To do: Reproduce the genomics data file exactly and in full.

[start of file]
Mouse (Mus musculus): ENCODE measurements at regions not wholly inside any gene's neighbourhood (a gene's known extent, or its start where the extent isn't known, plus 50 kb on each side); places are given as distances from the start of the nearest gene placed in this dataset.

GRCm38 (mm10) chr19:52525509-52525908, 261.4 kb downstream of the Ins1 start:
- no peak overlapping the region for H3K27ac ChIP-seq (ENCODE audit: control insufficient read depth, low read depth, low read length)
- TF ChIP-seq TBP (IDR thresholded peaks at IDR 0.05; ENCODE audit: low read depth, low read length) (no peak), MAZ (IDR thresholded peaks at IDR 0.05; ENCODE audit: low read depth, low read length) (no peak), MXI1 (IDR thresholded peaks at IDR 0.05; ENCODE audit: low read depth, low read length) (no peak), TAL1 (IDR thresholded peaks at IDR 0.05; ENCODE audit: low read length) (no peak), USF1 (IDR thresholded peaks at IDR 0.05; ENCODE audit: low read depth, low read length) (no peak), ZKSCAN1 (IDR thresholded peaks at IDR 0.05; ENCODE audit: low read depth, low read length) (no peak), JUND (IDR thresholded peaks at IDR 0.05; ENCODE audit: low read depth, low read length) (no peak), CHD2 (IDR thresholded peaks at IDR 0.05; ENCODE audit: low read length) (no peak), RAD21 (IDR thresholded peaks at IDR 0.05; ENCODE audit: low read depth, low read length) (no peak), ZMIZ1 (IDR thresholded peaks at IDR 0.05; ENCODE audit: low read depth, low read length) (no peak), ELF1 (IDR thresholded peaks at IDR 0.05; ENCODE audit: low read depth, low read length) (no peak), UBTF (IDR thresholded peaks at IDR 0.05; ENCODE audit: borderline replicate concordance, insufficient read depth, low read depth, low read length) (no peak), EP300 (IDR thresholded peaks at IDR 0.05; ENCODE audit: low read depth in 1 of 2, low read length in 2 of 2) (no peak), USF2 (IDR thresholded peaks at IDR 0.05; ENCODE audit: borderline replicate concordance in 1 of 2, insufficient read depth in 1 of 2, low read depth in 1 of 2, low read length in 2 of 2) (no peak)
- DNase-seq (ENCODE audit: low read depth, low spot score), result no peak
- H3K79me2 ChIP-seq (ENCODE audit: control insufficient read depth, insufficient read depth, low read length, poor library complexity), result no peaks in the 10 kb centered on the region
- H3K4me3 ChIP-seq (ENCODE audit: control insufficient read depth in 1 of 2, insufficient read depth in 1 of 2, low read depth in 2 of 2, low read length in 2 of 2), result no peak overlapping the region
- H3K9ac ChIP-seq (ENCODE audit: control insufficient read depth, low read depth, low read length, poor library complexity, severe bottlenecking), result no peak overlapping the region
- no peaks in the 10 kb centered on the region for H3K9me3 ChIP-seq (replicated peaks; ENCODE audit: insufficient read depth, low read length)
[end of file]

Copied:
Mouse (Mus musculus): ENCODE measurements at regions not wholly inside any gene's neighbourhood (a gene's known extent, or its start where the extent isn't known, plus 50 kb on each side); places are given as distances from the start of the nearest gene placed in this dataset.

GRCm38 (mm10) chr19:52525509-52525908, 261.4 kb downstream of the Ins1 start:
- no peak overlapping the region for H3K27ac ChIP-seq (ENCODE audit: control insufficient read depth, low read depth, low read length)
- TF ChIP-seq TBP (IDR thresholded peaks at IDR 0.05; ENCODE audit: low read depth, low read length) (no peak), MAZ (IDR thresholded peaks at IDR 0.05; ENCODE audit: low read depth, low read length) (no peak), MXI1 (IDR thresholded peaks at IDR 0.05; ENCODE audit: low read depth, low read length) (no peak), TAL1 (IDR thresholded peaks at IDR 0.05; ENCODE audit: low read length) (no peak), USF1 (IDR thresholded peaks at IDR 0.05; ENCODE audit: low read depth, low read length) (no peak), ZKSCAN1 (IDR thresholded peaks at IDR 0.05; ENCODE audit: low read depth, low read length) (no peak), JUND (IDR thresholded peaks at IDR 0.05; ENCODE audit: low read depth, low read length) (no peak), CHD2 (IDR thresholded peaks at IDR 0.05; ENCODE audit: low read length) (no peak), RAD21 (IDR thresholded peaks at IDR 0.05; ENCODE audit: low read depth, low read length) (no peak), ZMIZ1 (IDR thresholded peaks at IDR 0.05; ENCODE audit: low read depth, low read length) (no peak), ELF1 (IDR thresholded peaks at IDR 0.05; ENCODE audit: low read depth, low read length) (no peak), UBTF (IDR thresholded peaks at IDR 0.05; ENCODE audit: borderline replicate concordance, insufficient read depth, low read depth, low read length) (no peak), EP300 (IDR thresholded peaks at IDR 0.05; ENCODE audit: low read depth in 1 of 2, low read length in 2 of 2) (no peak), USF2 (IDR thresholded peaks at IDR 0.05; ENCODE audit: borderline replicate concordance in 1 of 2, insufficient read depth in 1 of 2, low read depth in 1 of 2, low read length in 2 of 2) (no peak)
- DNase-seq (ENCODE audit: low read depth, low spot score), result no peak
- H3K79me2 ChIP-seq (ENCODE audit: control insufficient read depth, insufficient read depth, low read length, poor library complexity), result no peaks in the 10 kb centered on the region
- H3K4me3 ChIP-seq (ENCODE audit: control insufficient read depth in 1 of 2, insufficient read depth in 1 of 2, low read depth in 2 of 2, low read length in 2 of 2), result no peak overlapping the region
- H3K9ac ChIP-seq (ENCODE audit: control insufficient read depth, low read depth, low read length, poor library complexity, severe bottlenecking), result no peak overlapping the region
- no peaks in the 10 kb centered on the region for H3K9me3 ChIP-seq (replicated peaks; ENCODE audit: insufficient read depth, low read length)